The Woeful, Wonderful End to my Hypothermic Half Streak

To non-running, non-cold-weather people, the idea of running a half marathon in Edmonton’s winter conditions perhaps sounds like punishment. But the Hypothermic Half Marathon, which is held annually in February, is one of my favourite races.

I’m not alone in loving it. It typically sells out even though two separate race dates are offered, and even though both include two start times to accommodate the hundreds of eager runners.

As usual, I registered immediately this year and was pumped about running my seventh annual Hypo Half in early February. My training included embracing minus 30* Celsius temperatures in mid-January for a pre-race gear-testing run. I even ran the first 5 kilometres into a strong headwind to ensure my gear was adequate (it was) before returning home after 17+ kilometres.

It was a fun, memorable run but in the days that followed, I was troubled by a tight left hamstring and a sore right foot. Both seemed minor however and I was confident that by reducing my pre-race mileage and seeking some early physiotherapy, I would be race-ready before February 7th.

But with less than a week before my race, my injuries were worsening. So when the race director sent out an email asking people to consider selling their race bib if they knew they wouldn’t be running, I contacted him.

Instead of selling my bib though, I learned that I had another option. I could switch my race date from February 7th to the second race two weeks later–more than enough time, I was sure, to address those pesky injuries.

I stepped up my rehab efforts but my injuries persisted. I had a frank talk with my physiotherapist who said he’d support whatever decision I made, while also cautioning me that if I raced on February 21st, I would potentially set my injuries back three or four weeks–which would take me pretty much back to where I started.

While still on the physio “slab” that day, I made the tough decision to pull out of the race. Runners never make such a decision lightly, but I was feeling beaten-up and I didn’t want to jeopardize other upcoming running goals.

Filled with self-pity, I emailed the race director and asked him to give my bib to someone else. I also confirmed that no, I didn’t want any payment for it. I just hoped it would go to someone who would enjoy the event as much as I have for the past six years.

At this point, I was up to my neck in “woeful”…

…but “wonderful” soon kicked in when I received this email from the person who received my bib:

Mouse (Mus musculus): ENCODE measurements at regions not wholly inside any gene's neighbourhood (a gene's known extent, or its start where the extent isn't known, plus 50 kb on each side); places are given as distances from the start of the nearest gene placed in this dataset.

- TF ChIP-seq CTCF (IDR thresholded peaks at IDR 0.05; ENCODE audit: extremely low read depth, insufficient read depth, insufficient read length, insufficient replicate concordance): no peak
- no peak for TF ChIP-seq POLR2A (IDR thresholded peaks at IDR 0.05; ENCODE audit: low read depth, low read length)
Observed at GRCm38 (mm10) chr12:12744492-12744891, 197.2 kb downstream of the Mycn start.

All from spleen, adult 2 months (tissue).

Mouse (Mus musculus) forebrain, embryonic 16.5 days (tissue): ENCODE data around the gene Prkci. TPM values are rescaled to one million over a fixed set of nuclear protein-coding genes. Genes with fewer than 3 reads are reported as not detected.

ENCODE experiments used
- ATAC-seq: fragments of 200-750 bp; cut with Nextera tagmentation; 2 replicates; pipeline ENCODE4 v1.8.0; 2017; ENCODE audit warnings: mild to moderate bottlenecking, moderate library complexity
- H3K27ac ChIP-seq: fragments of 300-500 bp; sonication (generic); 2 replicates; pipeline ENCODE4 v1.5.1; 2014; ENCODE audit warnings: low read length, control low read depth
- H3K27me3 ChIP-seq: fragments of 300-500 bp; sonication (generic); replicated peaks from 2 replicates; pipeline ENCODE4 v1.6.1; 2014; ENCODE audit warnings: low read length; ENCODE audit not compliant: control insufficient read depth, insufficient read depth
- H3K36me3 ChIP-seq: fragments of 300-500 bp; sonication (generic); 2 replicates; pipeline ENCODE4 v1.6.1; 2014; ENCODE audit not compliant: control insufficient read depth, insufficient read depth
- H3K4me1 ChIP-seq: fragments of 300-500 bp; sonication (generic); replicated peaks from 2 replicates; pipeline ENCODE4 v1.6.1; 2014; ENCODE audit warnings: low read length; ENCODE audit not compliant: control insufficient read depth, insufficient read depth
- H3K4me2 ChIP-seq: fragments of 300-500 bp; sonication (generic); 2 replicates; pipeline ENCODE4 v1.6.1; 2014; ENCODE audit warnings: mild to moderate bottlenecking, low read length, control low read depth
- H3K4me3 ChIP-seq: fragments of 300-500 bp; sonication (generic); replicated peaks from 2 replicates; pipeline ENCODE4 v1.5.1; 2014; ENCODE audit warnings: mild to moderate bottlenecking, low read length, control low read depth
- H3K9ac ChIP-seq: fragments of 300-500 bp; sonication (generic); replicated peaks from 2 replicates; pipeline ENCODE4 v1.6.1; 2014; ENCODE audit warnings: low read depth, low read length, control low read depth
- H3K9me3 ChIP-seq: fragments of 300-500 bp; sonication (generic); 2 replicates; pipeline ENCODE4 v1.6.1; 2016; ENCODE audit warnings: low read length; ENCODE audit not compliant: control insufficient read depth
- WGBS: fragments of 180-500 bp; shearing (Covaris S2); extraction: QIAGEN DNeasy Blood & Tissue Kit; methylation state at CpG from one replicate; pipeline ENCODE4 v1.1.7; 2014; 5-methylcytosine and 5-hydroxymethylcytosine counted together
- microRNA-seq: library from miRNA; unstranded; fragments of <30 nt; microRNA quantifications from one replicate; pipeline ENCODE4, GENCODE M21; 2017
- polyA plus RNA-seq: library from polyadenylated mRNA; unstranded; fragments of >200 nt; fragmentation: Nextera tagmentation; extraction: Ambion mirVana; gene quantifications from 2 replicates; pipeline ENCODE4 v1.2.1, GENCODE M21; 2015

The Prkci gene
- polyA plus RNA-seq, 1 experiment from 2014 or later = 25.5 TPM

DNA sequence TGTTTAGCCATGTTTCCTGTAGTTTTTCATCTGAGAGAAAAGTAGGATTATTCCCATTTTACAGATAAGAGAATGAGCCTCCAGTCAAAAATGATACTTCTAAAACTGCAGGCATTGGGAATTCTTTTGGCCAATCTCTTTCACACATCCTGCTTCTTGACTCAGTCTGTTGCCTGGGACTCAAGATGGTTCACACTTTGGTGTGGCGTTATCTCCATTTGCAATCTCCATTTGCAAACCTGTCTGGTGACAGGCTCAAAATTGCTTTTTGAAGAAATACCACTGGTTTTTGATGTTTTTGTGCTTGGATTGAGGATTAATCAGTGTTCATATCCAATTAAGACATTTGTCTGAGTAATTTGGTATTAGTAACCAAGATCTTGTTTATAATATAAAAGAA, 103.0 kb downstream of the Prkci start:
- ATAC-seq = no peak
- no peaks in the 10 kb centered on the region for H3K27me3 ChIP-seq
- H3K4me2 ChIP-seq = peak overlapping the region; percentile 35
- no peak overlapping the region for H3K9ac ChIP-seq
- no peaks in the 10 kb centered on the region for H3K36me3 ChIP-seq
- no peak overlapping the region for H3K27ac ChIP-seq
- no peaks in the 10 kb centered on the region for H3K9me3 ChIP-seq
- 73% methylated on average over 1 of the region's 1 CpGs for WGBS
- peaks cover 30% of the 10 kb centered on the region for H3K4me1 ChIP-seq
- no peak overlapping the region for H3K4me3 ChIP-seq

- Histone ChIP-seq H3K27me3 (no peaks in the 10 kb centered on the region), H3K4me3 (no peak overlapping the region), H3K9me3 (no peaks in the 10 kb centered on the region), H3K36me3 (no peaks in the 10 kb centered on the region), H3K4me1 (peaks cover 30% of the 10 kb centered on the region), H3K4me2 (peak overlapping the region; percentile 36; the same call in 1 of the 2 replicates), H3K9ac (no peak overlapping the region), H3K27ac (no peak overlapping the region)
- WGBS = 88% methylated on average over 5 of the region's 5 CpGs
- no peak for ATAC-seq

Hi Karen, 
You don’t know me or my team, but I’m hoping you can call me at 780-XXX-XXXX so I can explain. You have made my athlete’s day, let alone world! It is unfortunate that you couldn’t make it, but you have affected my athlete who has CP in a way that can’t be measured … We really wanna thank you and let you know how important this is to us. Hope to hear from you soon. 
I rang him up and learned that Morrie is a member of KwadSquad, which is a team of runners that pushes physically-disabled individuals in specially-designed chariots over various running courses.
 Our phone call also gave me the opportunity to tell M that he was wrong about something; I do in fact know him–sort of.
We ran together for a short stretch at the Rotary Run For Life–the suicide awareness and prevention fundraiser that I ran in September. In my subsequent blog post (“Run And Write For Life,” September 16, 2015), I described the unknown KwadSquad member as a “kick-ass runner” and an “angel” given his running prowess and his commitment to offering such a memorable experience to an individual who would otherwise miss out.
I was incredibly inspired by the Kwad Squad then, and am even more inspired now upon learning about M’s background. At one time, he was seriously injured and wasn’t expected to live. He not only survived his injury–which makes mine feel puny by comparison–but his commitment to the Kwad Squad represents his way of giving back.
 So after feeling sorry for myself for 24 hours, I’m done.
 I’m not gonna lie–I’d still love to be racing on Sunday but I couldn’t be happier that the race team of Morrie and his athlete-partner with cerebral palsy will be enjoying the gorgeous Hypo Half course in my place.
 Let’s just say that my perspective has been restored. Morrie’s kind words warm my heart. And that’s something which can’t be measured in my world either.

“Kids’ Book Basics:” The Metro Tradition Continues

Fifteen years ago, I was part of a team of teacher-writers creating curriculum-based educational software for a grade 5/6 literacy project. I was sad when the project ended but delighted that I had finally – FINALLY – figured out what I wanted to do “when I grew up.” I wanted to write for kids.

A smattering of kidlit books by Edmonton and area authors. This is just what I could readily lay my hands on in my person collection. There are way more!

A small sample of kidlit books written by Edmonton and area authors.

My next step was to seek some instruction on writing fiction for children. I soon stumbled across a course called “Introduction to Writing for Young People” at Metro Continuing Education, which was then called Metro Community College.